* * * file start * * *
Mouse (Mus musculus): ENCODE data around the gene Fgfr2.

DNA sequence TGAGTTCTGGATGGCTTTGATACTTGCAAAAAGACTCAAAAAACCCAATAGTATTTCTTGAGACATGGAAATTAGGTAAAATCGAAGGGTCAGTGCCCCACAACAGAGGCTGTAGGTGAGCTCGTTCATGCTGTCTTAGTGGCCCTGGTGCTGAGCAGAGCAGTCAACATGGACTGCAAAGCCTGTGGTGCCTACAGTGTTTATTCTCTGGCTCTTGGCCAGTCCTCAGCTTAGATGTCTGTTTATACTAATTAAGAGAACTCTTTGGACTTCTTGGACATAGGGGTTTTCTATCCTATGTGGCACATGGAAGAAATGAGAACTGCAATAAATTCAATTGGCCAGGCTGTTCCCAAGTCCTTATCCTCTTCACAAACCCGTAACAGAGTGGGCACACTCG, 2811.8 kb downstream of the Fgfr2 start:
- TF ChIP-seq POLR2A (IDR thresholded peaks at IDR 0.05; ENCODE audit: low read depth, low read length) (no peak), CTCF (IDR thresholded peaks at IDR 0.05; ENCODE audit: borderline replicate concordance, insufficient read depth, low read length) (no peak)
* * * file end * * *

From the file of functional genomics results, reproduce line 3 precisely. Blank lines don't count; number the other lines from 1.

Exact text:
- TF ChIP-seq POLR2A (IDR thresholded peaks at IDR 0.05; ENCODE audit: low read depth, low read length) (no peak), CTCF (IDR thresholded peaks at IDR 0.05; ENCODE audit: borderline replicate concordance, insufficient read depth, low read length) (no peak)